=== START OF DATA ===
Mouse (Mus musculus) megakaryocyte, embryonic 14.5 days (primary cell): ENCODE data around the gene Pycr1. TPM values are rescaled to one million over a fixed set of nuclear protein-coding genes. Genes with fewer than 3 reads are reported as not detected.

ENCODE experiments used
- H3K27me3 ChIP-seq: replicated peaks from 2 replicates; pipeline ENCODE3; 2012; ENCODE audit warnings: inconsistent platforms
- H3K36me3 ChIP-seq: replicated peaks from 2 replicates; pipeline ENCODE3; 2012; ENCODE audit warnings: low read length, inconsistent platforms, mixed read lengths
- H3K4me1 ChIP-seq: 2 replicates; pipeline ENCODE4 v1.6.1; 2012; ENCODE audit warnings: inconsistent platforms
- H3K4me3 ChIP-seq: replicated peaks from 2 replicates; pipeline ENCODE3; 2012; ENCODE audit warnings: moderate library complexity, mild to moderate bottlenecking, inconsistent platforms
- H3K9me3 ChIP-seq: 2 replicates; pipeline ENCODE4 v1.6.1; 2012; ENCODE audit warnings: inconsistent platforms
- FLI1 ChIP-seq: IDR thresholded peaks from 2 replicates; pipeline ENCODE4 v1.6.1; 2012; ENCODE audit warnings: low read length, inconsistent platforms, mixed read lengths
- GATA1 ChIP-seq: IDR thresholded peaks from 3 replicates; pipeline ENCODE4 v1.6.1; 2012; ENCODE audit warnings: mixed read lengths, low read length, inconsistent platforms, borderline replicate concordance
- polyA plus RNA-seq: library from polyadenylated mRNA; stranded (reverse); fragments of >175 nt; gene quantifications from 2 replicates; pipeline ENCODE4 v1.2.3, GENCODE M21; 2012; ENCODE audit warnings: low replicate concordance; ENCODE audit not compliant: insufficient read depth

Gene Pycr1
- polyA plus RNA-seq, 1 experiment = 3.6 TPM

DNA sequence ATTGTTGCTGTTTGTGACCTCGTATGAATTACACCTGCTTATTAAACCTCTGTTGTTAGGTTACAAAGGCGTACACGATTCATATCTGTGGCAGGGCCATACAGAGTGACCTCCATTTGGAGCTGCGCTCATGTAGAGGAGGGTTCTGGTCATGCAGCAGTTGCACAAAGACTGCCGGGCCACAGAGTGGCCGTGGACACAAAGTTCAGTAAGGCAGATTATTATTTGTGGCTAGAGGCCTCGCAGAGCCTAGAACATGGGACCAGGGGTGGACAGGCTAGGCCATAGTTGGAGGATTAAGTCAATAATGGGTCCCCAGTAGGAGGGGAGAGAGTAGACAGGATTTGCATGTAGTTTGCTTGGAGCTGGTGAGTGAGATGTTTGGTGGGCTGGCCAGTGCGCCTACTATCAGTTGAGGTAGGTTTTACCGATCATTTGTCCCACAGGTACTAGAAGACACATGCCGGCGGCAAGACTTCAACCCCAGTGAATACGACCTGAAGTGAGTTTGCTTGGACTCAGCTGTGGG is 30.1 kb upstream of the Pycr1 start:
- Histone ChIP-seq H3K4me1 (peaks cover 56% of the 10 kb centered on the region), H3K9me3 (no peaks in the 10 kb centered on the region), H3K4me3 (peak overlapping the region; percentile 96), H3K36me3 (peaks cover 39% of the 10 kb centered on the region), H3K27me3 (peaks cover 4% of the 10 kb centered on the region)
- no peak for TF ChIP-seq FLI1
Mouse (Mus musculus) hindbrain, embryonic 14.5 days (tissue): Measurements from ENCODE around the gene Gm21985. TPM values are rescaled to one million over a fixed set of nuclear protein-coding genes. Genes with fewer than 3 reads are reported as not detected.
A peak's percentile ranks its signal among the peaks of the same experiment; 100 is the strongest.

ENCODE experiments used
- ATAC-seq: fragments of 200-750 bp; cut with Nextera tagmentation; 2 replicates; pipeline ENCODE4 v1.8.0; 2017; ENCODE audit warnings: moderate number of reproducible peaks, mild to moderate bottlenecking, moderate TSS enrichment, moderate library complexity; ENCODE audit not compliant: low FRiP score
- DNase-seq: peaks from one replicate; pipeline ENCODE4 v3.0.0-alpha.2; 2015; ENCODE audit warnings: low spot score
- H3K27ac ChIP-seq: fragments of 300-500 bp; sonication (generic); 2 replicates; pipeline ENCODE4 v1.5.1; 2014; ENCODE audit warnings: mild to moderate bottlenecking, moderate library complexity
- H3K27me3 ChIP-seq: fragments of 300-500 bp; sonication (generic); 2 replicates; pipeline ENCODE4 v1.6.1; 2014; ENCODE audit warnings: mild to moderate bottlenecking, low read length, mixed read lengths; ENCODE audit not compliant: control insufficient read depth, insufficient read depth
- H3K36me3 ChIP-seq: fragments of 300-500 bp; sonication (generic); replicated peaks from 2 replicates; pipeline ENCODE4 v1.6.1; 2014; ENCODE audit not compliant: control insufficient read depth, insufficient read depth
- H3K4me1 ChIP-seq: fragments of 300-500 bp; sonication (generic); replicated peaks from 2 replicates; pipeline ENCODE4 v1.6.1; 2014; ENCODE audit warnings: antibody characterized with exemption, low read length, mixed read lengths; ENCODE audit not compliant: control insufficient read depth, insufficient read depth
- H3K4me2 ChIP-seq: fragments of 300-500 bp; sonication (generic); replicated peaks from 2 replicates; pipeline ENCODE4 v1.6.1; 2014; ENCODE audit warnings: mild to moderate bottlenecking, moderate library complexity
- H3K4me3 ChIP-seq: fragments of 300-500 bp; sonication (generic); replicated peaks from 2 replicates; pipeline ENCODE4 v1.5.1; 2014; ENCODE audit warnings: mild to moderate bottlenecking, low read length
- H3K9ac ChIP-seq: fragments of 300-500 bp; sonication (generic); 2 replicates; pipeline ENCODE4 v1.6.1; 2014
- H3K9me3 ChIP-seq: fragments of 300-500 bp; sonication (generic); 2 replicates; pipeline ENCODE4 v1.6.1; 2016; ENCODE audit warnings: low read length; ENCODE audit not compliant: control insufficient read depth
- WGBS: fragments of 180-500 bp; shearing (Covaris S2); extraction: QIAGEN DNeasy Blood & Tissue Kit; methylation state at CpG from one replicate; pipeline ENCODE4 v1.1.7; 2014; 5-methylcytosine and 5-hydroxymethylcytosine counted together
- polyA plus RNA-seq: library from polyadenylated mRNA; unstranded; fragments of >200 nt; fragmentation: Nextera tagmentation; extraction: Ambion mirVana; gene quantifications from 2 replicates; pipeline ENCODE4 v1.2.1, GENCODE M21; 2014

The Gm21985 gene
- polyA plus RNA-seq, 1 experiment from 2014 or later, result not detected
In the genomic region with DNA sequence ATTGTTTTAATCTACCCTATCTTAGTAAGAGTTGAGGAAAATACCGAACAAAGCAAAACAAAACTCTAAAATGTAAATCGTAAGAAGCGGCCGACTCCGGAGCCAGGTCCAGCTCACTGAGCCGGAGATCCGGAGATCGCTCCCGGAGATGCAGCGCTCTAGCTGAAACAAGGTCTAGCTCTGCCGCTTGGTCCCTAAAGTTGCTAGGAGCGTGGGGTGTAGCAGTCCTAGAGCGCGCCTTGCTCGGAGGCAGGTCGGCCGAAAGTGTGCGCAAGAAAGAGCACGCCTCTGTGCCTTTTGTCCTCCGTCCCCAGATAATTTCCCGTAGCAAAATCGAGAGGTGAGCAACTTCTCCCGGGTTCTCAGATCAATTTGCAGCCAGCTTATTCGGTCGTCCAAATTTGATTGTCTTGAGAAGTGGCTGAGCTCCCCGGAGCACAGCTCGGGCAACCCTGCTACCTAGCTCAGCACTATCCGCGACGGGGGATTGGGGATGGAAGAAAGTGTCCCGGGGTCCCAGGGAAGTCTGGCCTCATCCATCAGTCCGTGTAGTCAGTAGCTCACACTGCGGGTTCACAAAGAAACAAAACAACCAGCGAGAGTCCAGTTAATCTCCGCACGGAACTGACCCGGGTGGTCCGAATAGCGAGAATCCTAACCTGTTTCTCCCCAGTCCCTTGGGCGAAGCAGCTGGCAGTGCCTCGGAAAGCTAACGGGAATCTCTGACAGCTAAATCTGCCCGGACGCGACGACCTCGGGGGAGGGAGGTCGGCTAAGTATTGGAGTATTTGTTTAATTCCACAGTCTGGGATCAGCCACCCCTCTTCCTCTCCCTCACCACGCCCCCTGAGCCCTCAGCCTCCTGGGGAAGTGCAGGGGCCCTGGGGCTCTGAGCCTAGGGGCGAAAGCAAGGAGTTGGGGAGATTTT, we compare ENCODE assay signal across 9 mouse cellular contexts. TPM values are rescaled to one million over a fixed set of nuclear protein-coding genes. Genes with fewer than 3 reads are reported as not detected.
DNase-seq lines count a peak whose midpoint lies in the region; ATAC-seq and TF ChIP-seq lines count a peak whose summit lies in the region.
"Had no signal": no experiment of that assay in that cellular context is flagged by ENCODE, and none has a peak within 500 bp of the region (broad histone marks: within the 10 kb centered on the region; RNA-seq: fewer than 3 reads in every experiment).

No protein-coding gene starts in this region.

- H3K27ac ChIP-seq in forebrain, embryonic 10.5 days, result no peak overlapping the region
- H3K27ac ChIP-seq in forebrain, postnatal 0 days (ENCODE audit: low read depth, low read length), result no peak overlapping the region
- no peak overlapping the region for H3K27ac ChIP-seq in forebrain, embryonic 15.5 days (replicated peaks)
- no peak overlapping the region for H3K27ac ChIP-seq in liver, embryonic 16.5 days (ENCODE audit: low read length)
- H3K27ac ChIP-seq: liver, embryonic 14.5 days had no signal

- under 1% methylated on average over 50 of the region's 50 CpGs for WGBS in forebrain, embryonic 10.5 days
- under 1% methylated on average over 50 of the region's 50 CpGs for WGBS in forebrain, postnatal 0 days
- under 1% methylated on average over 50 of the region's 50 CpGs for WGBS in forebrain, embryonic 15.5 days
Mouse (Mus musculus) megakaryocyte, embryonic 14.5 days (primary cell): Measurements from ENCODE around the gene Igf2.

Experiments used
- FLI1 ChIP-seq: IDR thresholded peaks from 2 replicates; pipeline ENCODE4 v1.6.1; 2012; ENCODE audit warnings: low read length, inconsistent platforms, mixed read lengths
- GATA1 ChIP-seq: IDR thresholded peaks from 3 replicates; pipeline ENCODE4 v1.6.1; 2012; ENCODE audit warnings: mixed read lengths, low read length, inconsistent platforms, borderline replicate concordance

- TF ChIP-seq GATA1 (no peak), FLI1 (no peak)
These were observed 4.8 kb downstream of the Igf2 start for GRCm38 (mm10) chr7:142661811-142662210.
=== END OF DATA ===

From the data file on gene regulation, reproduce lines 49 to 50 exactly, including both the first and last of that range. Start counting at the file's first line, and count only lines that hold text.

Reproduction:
- TF ChIP-seq GATA1 (no peak), FLI1 (no peak)
These were observed 4.8 kb downstream of the Igf2 start for GRCm38 (mm10) chr7:142661811-142662210.